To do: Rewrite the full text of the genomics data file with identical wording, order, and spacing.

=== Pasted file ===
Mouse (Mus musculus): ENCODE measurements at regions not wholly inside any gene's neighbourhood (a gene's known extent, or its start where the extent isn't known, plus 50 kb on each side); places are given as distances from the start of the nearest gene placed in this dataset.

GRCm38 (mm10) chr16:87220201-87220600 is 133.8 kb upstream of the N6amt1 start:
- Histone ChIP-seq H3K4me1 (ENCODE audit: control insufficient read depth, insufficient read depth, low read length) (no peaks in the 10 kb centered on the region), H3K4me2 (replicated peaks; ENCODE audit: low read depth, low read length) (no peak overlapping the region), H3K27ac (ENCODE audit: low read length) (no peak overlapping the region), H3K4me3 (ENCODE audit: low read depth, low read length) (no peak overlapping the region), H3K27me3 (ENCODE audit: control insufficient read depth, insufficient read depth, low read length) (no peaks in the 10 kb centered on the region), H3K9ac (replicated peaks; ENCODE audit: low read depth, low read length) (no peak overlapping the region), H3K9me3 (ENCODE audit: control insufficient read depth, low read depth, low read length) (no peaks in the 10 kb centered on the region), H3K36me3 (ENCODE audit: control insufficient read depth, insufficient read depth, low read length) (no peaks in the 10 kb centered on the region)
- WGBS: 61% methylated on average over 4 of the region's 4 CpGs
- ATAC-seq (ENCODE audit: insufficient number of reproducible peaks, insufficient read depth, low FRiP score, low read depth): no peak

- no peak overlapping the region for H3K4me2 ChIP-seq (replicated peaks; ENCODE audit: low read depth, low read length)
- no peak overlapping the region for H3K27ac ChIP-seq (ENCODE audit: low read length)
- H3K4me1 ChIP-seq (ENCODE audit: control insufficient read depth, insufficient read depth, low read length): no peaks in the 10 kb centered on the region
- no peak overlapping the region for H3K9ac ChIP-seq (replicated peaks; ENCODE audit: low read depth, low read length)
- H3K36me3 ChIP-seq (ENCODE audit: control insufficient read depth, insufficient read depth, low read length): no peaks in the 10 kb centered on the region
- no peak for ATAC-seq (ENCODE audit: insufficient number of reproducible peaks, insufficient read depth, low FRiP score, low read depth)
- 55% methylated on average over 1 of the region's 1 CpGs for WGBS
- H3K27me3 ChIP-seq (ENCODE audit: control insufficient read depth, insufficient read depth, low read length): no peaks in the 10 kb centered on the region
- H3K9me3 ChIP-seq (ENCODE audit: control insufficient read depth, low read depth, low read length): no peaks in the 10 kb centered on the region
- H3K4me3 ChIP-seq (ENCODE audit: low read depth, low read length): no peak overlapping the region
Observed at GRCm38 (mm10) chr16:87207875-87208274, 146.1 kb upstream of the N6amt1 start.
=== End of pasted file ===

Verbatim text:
Mouse (Mus musculus): ENCODE measurements at regions not wholly inside any gene's neighbourhood (a gene's known extent, or its start where the extent isn't known, plus 50 kb on each side); places are given as distances from the start of the nearest gene placed in this dataset.

GRCm38 (mm10) chr16:87220201-87220600 is 133.8 kb upstream of the N6amt1 start:
- Histone ChIP-seq H3K4me1 (ENCODE audit: control insufficient read depth, insufficient read depth, low read length) (no peaks in the 10 kb centered on the region), H3K4me2 (replicated peaks; ENCODE audit: low read depth, low read length) (no peak overlapping the region), H3K27ac (ENCODE audit: low read length) (no peak overlapping the region), H3K4me3 (ENCODE audit: low read depth, low read length) (no peak overlapping the region), H3K27me3 (ENCODE audit: control insufficient read depth, insufficient read depth, low read length) (no peaks in the 10 kb centered on the region), H3K9ac (replicated peaks; ENCODE audit: low read depth, low read length) (no peak overlapping the region), H3K9me3 (ENCODE audit: control insufficient read depth, low read depth, low read length) (no peaks in the 10 kb centered on the region), H3K36me3 (ENCODE audit: control insufficient read depth, insufficient read depth, low read length) (no peaks in the 10 kb centered on the region)
- WGBS: 61% methylated on average over 4 of the region's 4 CpGs
- ATAC-seq (ENCODE audit: insufficient number of reproducible peaks, insufficient read depth, low FRiP score, low read depth): no peak

- no peak overlapping the region for H3K4me2 ChIP-seq (replicated peaks; ENCODE audit: low read depth, low read length)
- no peak overlapping the region for H3K27ac ChIP-seq (ENCODE audit: low read length)
- H3K4me1 ChIP-seq (ENCODE audit: control insufficient read depth, insufficient read depth, low read length): no peaks in the 10 kb centered on the region
- no peak overlapping the region for H3K9ac ChIP-seq (replicated peaks; ENCODE audit: low read depth, low read length)
- H3K36me3 ChIP-seq (ENCODE audit: control insufficient read depth, insufficient read depth, low read length): no peaks in the 10 kb centered on the region
- no peak for ATAC-seq (ENCODE audit: insufficient number of reproducible peaks, insufficient read depth, low FRiP score, low read depth)
- 55% methylated on average over 1 of the region's 1 CpGs for WGBS
- H3K27me3 ChIP-seq (ENCODE audit: control insufficient read depth, insufficient read depth, low read length): no peaks in the 10 kb centered on the region
- H3K9me3 ChIP-seq (ENCODE audit: control insufficient read depth, low read depth, low read length): no peaks in the 10 kb centered on the region
- H3K4me3 ChIP-seq (ENCODE audit: low read depth, low read length): no peak overlapping the region
Observed at GRCm38 (mm10) chr16:87207875-87208274, 146.1 kb upstream of the N6amt1 start.